"Polar regions are expected to show the first signs of climatic warming, and are therefore considered sentinels of environmental change," says Dr. Wolfe. "Unfortunately, long-term monitoring data are generally lacking in these areas, which makes it difficult to determine the direction and magnitude of past environmental changes." Since lakes are ubiquitous to most Arctic environments, however, microfossils of aquatic organisms preserved in the sediment become an archive of the lake’s history, adds University of Toronto Geology Professor Marianne Douglas.

"The timing of the changes is certainly consistent with human interference, and one of the major avenues is through climate warning," notes Queen’s biologist Dr. Kathleen Rûhland. "This is another example of how humans are directly and indirectly affecting global ecology."

An earlier lake sediment study co-authored by Drs. Douglas and Smol, published in the journal Science in 1994, caused controversy with its interpretation of climatic warming in three high Arctic ponds. Now, says Dr. Smol, "the tide has turned, and some of the strongest skeptics of that 1994 study are co-authors on this paper."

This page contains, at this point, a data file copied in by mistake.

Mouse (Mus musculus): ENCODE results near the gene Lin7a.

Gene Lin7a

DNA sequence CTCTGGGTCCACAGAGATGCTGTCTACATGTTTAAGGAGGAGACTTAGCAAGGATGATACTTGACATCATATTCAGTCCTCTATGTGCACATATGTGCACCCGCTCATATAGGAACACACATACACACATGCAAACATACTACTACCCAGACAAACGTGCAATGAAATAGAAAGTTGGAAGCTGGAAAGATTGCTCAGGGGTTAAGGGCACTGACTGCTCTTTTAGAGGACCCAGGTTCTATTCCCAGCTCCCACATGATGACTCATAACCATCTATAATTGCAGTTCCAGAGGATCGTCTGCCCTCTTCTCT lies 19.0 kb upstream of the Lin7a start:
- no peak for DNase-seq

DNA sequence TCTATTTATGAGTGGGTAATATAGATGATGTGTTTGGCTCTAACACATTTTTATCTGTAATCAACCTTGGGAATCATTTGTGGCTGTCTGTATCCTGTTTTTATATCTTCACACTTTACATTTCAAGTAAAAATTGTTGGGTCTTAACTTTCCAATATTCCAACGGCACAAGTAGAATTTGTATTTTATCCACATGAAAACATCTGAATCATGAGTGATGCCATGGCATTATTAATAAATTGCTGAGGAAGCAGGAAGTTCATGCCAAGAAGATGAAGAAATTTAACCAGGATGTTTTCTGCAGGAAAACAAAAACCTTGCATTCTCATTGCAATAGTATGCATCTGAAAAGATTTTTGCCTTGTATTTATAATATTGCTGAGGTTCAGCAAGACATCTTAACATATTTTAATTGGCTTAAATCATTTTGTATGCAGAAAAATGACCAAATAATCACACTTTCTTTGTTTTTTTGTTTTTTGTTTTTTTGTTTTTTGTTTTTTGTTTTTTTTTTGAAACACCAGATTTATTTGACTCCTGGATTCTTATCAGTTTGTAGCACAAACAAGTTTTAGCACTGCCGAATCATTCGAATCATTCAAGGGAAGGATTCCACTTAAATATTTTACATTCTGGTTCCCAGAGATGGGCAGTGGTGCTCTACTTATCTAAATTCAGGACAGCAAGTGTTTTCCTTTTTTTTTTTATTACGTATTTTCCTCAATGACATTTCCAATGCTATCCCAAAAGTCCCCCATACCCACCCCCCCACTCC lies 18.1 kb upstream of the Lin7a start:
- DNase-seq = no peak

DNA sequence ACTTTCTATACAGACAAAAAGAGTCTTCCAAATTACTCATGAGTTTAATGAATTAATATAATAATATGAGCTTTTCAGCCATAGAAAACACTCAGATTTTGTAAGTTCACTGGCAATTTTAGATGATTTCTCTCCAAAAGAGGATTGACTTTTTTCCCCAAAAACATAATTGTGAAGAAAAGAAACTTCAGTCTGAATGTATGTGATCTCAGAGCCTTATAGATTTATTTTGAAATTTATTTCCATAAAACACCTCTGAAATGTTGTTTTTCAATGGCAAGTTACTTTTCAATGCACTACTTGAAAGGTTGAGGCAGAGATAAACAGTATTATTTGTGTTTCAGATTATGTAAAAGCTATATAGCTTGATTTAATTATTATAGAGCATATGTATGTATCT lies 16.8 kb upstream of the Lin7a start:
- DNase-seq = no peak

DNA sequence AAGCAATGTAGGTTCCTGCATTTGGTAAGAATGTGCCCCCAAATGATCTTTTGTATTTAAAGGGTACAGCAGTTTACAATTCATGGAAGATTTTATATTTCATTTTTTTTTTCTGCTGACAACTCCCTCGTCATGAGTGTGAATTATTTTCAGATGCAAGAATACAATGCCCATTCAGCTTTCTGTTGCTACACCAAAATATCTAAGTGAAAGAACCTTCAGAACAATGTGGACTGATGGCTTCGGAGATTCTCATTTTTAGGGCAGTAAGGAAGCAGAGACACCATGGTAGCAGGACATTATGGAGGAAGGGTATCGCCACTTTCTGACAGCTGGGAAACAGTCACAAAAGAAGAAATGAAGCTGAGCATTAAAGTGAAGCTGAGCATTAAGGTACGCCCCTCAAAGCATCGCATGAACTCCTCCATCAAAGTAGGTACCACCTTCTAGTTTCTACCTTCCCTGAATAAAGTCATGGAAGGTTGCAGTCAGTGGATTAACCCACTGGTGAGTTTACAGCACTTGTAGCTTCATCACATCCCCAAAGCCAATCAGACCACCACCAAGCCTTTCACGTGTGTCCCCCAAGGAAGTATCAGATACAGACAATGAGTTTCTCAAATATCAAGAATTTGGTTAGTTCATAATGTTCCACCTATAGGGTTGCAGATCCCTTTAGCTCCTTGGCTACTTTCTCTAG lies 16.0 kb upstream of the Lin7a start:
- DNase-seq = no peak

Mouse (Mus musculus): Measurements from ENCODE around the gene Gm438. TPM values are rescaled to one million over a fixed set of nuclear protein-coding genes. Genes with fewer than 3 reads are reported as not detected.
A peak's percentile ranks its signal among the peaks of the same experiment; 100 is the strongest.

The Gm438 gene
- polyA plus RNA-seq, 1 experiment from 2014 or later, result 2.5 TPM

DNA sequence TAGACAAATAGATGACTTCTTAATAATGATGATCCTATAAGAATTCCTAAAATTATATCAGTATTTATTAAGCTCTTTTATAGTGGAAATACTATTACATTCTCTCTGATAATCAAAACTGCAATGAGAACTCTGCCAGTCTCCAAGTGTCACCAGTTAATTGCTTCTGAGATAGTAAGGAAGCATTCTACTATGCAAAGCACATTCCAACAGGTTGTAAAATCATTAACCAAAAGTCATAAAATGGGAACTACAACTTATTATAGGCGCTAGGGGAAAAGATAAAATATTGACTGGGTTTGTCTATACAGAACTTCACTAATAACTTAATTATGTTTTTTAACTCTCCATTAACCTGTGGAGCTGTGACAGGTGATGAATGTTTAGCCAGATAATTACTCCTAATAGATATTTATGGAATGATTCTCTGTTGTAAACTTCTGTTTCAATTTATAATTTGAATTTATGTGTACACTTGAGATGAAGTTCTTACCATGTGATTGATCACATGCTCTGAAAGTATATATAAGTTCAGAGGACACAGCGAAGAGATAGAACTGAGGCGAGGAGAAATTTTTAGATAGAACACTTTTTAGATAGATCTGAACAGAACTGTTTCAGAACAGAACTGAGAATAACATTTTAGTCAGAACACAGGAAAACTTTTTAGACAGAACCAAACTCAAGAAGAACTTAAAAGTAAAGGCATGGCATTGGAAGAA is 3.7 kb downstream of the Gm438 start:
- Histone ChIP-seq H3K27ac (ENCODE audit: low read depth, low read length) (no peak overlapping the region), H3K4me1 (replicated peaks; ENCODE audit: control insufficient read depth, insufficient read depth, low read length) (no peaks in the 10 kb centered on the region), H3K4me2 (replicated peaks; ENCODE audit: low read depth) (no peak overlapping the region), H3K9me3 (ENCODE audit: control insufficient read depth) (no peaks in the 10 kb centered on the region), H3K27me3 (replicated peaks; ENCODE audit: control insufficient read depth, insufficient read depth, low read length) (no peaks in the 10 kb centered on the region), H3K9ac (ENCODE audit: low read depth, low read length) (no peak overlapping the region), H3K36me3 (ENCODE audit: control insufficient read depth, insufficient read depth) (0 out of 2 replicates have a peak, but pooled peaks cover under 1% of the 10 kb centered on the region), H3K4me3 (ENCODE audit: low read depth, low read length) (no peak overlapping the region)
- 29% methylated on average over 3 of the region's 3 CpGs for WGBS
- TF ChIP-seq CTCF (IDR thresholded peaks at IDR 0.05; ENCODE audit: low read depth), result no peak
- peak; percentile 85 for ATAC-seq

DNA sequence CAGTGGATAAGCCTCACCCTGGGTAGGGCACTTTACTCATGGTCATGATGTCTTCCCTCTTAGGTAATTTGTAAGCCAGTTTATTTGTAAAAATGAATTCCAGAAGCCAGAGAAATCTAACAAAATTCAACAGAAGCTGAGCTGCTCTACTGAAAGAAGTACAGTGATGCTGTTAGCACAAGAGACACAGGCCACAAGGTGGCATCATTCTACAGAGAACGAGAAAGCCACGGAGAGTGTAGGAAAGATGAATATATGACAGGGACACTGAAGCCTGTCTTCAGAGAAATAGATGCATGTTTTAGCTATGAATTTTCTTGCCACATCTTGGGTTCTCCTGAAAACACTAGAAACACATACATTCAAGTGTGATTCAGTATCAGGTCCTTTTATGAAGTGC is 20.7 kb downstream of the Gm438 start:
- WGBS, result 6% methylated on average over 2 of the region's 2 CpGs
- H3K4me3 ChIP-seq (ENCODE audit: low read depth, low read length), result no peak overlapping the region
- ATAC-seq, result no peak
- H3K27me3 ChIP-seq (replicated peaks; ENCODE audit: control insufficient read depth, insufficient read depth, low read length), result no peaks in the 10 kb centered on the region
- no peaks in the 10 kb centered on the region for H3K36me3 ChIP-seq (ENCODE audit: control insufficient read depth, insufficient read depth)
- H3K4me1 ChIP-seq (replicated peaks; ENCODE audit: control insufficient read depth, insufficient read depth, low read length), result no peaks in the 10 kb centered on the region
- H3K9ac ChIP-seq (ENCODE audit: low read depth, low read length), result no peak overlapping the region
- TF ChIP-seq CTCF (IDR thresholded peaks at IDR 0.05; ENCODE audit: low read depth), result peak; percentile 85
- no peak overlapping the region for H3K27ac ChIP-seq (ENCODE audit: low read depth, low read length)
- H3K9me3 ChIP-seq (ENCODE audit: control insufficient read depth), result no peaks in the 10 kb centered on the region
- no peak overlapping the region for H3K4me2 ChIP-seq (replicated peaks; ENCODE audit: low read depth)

One area in the Canadian sub-Arctic that appears not to be warming to the same extent is in Labrador and northern Québec. Team member Reinhard Pienitz, from Université Laval, notes that this represents an important control region for the study. The fact that no patterns of biological change are evident there supports the findings from other areas where warming has been inferred. "The changes have not been primarily caused by, for example, atmospheric deposition of contaminants," says Dr. Pienitz.

The study concludes that it may soon be impossible to find "pristine Arctic environments untouched by climate warming." And since changes in the Arctic are considered bellwethers of what is to come further south, the researchers consider this their most urgent environmental wake-up call to date.

"If you look at one lake at a time, you still get important information, but it’s hard to make large-scale, regional assessments," says Dr. Smol. He compares this to viewing an Impressionist painting, where looking at one small section may only reveal dots, but on stepping back you see the whole picture. "Once you compile the larger dataset of all these lakes and ponds, striking and consistent patterns become evident. Taken together, it’s a very powerful message."